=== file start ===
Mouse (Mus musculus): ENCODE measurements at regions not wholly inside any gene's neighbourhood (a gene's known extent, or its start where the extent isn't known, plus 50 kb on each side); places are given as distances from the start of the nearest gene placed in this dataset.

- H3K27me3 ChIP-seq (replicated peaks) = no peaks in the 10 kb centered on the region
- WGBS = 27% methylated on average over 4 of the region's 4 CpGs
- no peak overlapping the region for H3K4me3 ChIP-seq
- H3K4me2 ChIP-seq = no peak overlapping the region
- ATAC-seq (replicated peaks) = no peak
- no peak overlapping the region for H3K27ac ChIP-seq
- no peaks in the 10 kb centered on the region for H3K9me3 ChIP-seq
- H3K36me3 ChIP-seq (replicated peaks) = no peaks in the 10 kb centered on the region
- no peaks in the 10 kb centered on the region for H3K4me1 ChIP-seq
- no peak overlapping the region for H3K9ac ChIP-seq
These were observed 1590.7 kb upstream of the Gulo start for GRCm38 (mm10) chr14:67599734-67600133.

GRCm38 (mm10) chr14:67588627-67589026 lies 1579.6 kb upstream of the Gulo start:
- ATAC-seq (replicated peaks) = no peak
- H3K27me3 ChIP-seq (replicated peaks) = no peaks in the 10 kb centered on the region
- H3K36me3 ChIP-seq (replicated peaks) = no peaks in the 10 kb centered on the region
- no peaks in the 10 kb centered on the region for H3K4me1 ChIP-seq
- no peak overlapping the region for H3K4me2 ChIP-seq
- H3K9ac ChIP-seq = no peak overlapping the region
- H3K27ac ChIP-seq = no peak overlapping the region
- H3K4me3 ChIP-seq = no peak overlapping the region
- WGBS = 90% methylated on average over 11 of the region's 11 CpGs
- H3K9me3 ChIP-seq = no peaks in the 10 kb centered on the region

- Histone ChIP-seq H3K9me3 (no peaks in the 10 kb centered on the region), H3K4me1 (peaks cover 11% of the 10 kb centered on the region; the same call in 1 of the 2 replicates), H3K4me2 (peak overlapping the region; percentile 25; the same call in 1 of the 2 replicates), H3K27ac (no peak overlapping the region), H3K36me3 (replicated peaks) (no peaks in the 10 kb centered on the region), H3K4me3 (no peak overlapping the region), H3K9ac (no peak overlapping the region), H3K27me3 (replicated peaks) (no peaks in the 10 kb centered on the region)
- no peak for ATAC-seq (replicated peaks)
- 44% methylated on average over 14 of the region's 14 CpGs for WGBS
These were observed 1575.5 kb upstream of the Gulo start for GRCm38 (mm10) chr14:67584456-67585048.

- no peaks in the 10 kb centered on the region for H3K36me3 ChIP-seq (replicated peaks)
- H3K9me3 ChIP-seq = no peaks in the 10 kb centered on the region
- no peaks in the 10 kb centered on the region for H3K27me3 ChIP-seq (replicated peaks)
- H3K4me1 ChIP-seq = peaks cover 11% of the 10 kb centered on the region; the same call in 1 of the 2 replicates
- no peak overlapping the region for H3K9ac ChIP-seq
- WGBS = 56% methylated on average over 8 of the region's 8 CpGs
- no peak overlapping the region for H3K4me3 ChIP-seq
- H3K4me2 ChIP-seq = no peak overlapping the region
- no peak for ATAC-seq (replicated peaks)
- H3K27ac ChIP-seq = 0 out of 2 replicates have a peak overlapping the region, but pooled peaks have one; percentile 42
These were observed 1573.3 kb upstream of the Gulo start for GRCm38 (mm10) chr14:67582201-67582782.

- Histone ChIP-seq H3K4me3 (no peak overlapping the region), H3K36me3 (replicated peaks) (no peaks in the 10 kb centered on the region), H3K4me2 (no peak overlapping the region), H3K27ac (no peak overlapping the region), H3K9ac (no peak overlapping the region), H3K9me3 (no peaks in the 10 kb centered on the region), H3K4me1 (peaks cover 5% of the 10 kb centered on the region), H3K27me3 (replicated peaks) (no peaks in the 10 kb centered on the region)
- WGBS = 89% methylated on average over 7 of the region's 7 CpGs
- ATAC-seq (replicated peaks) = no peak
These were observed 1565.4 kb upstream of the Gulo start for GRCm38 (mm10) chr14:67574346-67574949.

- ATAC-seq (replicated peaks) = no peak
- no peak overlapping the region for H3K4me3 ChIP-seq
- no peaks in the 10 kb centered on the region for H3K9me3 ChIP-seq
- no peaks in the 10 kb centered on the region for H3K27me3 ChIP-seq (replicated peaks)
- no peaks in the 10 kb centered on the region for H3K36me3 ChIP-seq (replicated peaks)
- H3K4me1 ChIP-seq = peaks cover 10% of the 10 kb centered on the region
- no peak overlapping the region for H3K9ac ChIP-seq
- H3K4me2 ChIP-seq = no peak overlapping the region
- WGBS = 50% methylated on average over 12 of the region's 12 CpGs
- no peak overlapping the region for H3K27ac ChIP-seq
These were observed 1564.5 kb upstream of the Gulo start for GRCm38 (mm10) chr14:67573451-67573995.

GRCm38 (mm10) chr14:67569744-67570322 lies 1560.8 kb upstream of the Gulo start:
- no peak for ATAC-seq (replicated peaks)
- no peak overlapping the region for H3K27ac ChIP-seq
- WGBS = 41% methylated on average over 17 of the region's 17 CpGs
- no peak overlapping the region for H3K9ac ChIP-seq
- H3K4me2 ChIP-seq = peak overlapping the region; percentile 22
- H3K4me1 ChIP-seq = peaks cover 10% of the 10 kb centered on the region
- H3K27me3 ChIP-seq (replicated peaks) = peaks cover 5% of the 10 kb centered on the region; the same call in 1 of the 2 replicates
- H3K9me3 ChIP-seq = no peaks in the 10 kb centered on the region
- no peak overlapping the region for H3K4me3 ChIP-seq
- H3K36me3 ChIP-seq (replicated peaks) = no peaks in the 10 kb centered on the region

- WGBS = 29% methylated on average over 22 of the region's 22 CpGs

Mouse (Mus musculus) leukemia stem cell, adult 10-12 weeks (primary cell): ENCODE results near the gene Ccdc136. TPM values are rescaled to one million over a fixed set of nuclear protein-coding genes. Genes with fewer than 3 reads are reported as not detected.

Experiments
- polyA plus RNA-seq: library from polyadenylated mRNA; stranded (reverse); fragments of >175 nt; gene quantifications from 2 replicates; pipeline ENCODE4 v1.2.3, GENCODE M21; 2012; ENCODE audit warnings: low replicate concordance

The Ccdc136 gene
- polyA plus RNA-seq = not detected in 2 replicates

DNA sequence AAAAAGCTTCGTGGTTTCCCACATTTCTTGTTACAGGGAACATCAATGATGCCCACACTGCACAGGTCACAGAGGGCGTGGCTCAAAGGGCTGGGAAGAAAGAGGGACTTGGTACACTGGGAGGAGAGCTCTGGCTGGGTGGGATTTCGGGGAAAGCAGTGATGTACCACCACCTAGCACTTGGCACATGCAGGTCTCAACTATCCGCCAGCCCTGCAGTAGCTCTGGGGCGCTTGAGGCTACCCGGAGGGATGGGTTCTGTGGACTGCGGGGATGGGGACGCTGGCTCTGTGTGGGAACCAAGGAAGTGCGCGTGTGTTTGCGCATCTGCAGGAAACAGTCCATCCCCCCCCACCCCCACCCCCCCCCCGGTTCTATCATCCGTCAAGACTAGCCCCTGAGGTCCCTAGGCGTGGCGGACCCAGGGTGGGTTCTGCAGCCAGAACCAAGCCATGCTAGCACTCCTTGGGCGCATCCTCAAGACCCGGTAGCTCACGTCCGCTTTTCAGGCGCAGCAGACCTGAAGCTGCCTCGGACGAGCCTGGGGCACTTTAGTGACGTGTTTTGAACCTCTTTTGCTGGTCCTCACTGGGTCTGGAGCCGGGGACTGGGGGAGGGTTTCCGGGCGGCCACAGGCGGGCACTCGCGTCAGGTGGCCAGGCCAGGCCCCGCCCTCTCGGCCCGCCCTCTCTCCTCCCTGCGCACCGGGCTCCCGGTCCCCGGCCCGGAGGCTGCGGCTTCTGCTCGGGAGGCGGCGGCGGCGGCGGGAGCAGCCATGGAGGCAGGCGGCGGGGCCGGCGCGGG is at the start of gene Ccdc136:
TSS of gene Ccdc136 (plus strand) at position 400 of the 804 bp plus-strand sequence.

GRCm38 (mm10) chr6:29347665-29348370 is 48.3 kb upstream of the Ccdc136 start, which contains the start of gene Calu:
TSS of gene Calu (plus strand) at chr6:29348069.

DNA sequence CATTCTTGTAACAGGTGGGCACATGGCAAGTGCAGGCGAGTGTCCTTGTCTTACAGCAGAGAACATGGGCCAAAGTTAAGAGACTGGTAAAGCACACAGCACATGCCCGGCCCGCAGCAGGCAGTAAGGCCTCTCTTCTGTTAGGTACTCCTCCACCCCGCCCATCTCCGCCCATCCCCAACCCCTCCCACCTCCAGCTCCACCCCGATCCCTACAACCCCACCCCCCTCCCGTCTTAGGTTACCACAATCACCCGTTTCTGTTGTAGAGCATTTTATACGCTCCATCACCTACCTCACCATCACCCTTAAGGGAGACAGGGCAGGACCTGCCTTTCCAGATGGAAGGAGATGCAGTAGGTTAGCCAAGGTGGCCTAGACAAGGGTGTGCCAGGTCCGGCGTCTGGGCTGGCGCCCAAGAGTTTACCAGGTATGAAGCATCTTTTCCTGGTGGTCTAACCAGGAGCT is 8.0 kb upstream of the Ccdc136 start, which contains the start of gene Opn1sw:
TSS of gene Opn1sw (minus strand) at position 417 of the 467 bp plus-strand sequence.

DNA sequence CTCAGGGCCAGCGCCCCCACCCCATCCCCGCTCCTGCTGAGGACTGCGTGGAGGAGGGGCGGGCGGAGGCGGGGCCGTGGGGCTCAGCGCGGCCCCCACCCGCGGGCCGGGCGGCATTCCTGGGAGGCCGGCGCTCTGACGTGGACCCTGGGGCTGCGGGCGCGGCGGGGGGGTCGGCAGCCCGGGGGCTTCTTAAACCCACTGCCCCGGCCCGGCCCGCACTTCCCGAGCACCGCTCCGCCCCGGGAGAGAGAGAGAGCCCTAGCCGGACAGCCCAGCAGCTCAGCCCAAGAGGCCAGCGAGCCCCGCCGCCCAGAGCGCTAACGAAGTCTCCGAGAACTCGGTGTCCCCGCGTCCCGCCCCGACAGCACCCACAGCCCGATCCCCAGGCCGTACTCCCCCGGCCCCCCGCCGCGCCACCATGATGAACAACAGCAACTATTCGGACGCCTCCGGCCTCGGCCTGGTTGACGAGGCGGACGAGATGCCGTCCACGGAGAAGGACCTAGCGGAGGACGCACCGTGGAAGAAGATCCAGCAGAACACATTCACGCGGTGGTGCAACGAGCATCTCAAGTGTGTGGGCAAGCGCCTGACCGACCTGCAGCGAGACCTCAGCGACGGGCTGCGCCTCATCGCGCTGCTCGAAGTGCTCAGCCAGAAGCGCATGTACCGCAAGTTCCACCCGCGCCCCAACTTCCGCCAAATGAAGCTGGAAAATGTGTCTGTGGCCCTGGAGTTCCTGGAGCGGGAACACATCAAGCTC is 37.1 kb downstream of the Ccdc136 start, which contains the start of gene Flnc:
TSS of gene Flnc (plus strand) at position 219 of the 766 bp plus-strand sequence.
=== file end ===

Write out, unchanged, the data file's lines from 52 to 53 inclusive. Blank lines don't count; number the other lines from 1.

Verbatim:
- no peak overlapping the region for H3K27ac ChIP-seq
These were observed 1564.5 kb upstream of the Gulo start for GRCm38 (mm10) chr14:67573451-67573995.